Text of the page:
For each trial, the subjective utilities (u) of the gamble and sure option were estimated as follows (with the expected value for each ambiguous condition shown in green for gains and red for losses; see Table 2). λ (“lambda”) represents loss aversion (where λ > 1 indicates overweighting of losses relative to gains, and λ < 1 indicates underweighting losses relative to gains). ρ (“rho”) represents the curvature of the utility function, which reflects exponential changes in sensitivity to values as value increases. If ρ < 1, increases in potential gain values exponentially decreases their subjective utility, indicating risk aversion (i.e., less utility for a gamble than a sure option with the same expected value); if ρ > 1, increases in potential gain values exponentially increases their subjective utility, indicating risk-seeking. αRG, αSG, αRL, and αSL (“alpha risky gain,” “alpha sure gain,” “alpha risky loss,” and “alpha sure loss,” respectively) represent the ambiguity parameters for risky gains, sure gains, risky losses and sure losses, respectively. In the case of gains (αRG and αSG), values < 1 mean that ambiguous gain values are underestimated compared to the rational gain, indicating ambiguity aversion, while values > 1 indicate ambiguity preference. In the case of losses (αRG and αSG), values > 1 mean that ambiguous loss values are overestimated compared to the rational loss, indicating ambiguity aversion, while values < 1 indicate ambiguity preference. In other words, for parameters with “Aversion” in their name (e.g., Ambiguous Risky Loss Aversion), values > 1 indicate ambiguity aversion, whereas values < 1 indicate preference. Conversely, for parameters with “Preference” in their name (e.g., Ambiguous Risky Gain Preference), values > 1 indicate ambiguity preference, whereas values < 1 indicate ambiguity aversion.
Subjective utility values were then passed through a softmax function to estimate the probability of choosing the gamble on each trial (coded as 1 or 0 for choosing the gamble or the alternative sure option, respectively), with the inverse temperature parameter μ:
“Gambles” refer to the risky option (Conditions 1–6) or the ambiguous option (Conditions 7–8).
Best-fitting parameters were estimated using a maximum likelihood estimation procedure in MATLAB.
Additional models were determined as follows:
We conducted t-tests to assess differences in gambling percentage/modeling parameters between studies and whether they differed from no preference/aversion. For modeling parameters, a value of “1” indicate no preference/aversion. For Condition 6, we conducted t-tests within Study 1 and 2, where a value of “50” indicates a 50% gambling rate (i.e., no preference/aversion); we then conducted a difference score t-test of Study 2 minus 1, whereas a value of “0” indicates no significant difference in gambling rate between studies. We also conducted multilevel modeling using trait anxiety and depression as Level 2 variables and model parameters as Level 1 variables. We ran separate analyses using just trait anxiety as a predictor of each model parameter and using just trait depression as a predictor of each model parameter. For Bayesian analyses, we used Bayesian linear regression to estimate Bayes factors supporting the null model (i.e., no association between trait anxiety or trait depression and model parameters) and supporting the experimental model (i.e., an association between trait anxiety or trait depression and the model parameters). In these analyses, anxiety or depression were entered in the models separately to assess their effect on model parameters separately. We compared the Bayes factor for the effect of the emotion vs just the intercept (the latter of which is the null model). Bayes factors can be interpreted as the odds that one model (e.g., null model) is supported over the alternative model (e.g., experimental model) (Jarosz & Wiley, 2014; Kass & Raftery, 1995; Quintana & Williams, 2018).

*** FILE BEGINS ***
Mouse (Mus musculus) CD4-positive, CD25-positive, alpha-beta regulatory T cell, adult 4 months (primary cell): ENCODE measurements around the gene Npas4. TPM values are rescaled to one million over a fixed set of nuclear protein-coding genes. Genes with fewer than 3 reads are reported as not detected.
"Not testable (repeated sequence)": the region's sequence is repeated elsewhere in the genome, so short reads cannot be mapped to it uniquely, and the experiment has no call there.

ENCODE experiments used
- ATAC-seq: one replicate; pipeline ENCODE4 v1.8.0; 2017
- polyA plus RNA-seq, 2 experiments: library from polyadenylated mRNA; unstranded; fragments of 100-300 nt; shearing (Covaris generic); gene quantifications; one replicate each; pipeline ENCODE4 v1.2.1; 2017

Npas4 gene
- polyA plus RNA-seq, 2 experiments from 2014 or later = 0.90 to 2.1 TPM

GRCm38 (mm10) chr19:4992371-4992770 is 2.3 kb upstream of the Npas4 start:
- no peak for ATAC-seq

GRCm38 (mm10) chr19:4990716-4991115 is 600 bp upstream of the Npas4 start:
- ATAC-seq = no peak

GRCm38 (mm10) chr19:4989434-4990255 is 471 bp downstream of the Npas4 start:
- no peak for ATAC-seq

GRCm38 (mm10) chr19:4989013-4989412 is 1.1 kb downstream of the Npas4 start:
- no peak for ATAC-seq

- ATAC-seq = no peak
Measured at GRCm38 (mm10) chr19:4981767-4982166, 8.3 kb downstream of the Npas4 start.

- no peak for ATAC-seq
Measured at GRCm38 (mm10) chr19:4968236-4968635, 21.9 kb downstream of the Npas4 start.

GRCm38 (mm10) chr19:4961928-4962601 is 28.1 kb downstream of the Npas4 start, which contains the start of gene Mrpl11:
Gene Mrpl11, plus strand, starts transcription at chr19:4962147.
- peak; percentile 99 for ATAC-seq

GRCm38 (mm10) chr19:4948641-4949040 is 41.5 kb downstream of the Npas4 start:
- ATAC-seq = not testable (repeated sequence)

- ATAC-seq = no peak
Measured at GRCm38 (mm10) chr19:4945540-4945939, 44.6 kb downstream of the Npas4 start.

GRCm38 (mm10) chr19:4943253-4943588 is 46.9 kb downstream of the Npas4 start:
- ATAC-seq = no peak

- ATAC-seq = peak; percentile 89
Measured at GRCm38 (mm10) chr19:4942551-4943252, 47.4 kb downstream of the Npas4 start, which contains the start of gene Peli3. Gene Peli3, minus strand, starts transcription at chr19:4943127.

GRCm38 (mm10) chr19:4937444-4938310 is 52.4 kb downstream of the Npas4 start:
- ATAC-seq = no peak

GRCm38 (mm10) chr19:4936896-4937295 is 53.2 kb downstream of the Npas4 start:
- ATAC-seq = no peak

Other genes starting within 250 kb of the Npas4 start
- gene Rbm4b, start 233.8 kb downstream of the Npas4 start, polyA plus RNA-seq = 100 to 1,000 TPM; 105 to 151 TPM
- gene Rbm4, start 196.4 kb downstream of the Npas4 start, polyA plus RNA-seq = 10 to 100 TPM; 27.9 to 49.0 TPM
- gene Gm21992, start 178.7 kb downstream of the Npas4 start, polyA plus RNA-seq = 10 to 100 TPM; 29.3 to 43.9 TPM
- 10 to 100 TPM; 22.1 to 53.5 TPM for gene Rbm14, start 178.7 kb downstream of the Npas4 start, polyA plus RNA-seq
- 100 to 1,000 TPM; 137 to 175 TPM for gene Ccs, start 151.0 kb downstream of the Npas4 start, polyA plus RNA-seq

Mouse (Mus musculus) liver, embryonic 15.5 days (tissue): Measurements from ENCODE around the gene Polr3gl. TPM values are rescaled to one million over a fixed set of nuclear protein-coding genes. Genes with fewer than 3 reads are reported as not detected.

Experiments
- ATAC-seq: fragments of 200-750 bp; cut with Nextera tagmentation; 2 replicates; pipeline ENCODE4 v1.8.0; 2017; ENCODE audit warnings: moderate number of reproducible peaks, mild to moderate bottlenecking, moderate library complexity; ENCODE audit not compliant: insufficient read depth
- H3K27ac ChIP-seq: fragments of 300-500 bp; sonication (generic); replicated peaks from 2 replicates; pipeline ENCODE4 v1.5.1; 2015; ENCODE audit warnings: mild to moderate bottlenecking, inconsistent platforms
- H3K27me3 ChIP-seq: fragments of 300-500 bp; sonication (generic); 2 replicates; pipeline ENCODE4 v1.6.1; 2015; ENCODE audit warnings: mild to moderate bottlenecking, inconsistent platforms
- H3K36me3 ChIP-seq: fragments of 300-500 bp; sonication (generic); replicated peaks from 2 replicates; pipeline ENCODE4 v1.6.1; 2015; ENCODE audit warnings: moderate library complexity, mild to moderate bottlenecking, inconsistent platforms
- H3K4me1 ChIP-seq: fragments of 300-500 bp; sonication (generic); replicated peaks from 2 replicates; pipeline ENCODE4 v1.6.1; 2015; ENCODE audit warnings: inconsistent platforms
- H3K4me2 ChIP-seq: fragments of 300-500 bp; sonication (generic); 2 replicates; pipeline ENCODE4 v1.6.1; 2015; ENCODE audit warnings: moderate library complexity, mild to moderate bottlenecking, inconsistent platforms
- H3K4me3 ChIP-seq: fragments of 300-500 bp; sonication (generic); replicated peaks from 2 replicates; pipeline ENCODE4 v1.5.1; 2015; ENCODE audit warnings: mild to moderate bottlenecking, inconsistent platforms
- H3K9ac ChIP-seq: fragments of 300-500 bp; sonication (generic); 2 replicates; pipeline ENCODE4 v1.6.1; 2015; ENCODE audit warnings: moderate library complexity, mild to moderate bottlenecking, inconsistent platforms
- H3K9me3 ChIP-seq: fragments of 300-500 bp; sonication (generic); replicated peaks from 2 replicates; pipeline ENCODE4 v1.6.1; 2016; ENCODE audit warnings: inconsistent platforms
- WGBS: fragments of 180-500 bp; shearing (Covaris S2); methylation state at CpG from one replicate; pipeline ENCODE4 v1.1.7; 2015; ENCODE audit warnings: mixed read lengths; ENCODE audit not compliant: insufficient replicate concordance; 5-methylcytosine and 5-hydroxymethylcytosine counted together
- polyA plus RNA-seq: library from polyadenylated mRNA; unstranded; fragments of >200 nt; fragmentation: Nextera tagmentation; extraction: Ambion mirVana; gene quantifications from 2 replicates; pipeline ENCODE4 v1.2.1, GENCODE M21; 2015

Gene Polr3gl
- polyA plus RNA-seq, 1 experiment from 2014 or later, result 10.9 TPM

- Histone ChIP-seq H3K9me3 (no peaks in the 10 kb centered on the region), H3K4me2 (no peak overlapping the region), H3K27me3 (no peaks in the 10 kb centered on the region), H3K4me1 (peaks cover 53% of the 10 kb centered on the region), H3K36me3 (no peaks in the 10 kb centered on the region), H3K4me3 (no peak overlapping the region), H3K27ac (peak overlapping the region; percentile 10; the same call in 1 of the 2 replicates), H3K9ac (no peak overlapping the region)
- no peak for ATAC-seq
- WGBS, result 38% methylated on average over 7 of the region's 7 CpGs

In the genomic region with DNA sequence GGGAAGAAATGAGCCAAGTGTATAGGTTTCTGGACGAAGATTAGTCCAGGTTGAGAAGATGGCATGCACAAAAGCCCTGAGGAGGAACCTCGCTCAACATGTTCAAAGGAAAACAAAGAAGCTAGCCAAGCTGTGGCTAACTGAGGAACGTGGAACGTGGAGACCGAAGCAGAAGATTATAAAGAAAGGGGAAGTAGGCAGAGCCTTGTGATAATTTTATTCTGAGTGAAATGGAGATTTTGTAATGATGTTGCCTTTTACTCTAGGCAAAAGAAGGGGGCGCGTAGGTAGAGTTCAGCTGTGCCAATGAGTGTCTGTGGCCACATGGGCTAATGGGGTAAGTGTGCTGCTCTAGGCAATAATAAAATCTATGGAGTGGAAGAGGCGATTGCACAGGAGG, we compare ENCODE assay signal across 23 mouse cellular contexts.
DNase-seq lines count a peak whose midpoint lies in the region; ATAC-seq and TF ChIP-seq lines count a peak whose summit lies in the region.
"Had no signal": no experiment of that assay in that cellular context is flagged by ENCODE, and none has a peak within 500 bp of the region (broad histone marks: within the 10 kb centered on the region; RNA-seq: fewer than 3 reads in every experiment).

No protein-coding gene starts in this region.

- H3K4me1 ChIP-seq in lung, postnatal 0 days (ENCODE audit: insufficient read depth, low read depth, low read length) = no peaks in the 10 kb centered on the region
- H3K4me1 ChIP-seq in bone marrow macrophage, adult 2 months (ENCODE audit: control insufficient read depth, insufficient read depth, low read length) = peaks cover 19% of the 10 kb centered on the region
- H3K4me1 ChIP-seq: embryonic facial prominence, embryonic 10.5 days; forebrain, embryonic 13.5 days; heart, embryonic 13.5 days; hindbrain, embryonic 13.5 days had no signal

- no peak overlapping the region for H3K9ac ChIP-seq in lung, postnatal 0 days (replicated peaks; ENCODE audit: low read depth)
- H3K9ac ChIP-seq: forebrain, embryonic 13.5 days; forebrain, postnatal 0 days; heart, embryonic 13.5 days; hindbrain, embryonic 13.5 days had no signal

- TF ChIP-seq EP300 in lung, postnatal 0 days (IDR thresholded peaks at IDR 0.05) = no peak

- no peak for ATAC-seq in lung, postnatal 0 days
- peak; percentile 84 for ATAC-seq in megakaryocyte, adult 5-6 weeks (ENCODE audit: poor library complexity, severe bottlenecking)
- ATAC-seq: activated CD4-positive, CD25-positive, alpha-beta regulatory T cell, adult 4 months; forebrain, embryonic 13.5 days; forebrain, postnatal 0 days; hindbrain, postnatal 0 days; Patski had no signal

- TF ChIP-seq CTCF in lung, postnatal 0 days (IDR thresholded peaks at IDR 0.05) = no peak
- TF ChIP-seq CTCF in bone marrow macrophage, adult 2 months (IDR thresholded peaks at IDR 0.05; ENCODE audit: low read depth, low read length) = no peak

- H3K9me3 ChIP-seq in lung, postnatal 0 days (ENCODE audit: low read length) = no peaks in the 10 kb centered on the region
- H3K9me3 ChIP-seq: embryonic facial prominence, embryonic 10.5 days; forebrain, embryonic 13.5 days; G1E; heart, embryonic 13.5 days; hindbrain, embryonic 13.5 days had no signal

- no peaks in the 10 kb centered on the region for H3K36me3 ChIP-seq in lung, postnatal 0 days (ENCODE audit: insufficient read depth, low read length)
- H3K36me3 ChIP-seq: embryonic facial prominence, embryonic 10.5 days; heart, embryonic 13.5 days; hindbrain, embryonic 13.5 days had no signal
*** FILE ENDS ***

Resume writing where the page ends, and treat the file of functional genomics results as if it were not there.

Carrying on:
Please see our GitHub repository for the data and code to replicate our computational modeling, inferential statistics, and figures: https://github.com/tzbozinek/economic-decision-making-ambiguity.
This research was funded by the Russell Sage Foundation (#1912–20003) and the California Institute of Technology Linde Institute Center for Theoretical and Experimental Social Sciences.
The authors have no competing interests to declare.
Tomislav D. Zbozinek and Caroline J. Charpentier contributed equally to this work and are co-first authors.